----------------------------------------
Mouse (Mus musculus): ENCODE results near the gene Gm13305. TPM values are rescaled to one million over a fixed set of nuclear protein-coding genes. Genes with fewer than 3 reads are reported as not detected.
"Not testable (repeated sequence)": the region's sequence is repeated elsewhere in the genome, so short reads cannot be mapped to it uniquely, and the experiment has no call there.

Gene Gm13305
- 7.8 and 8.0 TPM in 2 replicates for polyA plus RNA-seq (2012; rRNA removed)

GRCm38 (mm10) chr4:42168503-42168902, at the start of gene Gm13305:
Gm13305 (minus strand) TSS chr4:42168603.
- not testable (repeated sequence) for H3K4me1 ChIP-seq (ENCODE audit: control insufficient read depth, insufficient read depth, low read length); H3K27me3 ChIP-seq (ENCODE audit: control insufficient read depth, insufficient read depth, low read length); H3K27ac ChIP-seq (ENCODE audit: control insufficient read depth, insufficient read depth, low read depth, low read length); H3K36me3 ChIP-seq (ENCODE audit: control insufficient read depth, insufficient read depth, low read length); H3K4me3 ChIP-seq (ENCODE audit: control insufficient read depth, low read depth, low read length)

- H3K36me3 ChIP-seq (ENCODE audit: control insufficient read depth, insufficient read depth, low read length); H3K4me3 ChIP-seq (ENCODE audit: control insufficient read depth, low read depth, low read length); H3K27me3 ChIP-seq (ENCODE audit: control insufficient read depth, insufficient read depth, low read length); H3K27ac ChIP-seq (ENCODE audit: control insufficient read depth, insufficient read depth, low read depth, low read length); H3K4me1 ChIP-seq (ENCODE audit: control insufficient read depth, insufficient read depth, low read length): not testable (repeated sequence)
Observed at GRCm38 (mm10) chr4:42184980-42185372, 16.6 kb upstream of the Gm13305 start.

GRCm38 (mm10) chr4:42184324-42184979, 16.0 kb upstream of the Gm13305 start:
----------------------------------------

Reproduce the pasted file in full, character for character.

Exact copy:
Mouse (Mus musculus): ENCODE results near the gene Gm13305. TPM values are rescaled to one million over a fixed set of nuclear protein-coding genes. Genes with fewer than 3 reads are reported as not detected.
"Not testable (repeated sequence)": the region's sequence is repeated elsewhere in the genome, so short reads cannot be mapped to it uniquely, and the experiment has no call there.

Gene Gm13305
- 7.8 and 8.0 TPM in 2 replicates for polyA plus RNA-seq (2012; rRNA removed)

GRCm38 (mm10) chr4:42168503-42168902, at the start of gene Gm13305:
Gm13305 (minus strand) TSS chr4:42168603.
- not testable (repeated sequence) for H3K4me1 ChIP-seq (ENCODE audit: control insufficient read depth, insufficient read depth, low read length); H3K27me3 ChIP-seq (ENCODE audit: control insufficient read depth, insufficient read depth, low read length); H3K27ac ChIP-seq (ENCODE audit: control insufficient read depth, insufficient read depth, low read depth, low read length); H3K36me3 ChIP-seq (ENCODE audit: control insufficient read depth, insufficient read depth, low read length); H3K4me3 ChIP-seq (ENCODE audit: control insufficient read depth, low read depth, low read length)

- H3K36me3 ChIP-seq (ENCODE audit: control insufficient read depth, insufficient read depth, low read length); H3K4me3 ChIP-seq (ENCODE audit: control insufficient read depth, low read depth, low read length); H3K27me3 ChIP-seq (ENCODE audit: control insufficient read depth, insufficient read depth, low read length); H3K27ac ChIP-seq (ENCODE audit: control insufficient read depth, insufficient read depth, low read depth, low read length); H3K4me1 ChIP-seq (ENCODE audit: control insufficient read depth, insufficient read depth, low read length): not testable (repeated sequence)
Observed at GRCm38 (mm10) chr4:42184980-42185372, 16.6 kb upstream of the Gm13305 start.

GRCm38 (mm10) chr4:42184324-42184979, 16.0 kb upstream of the Gm13305 start: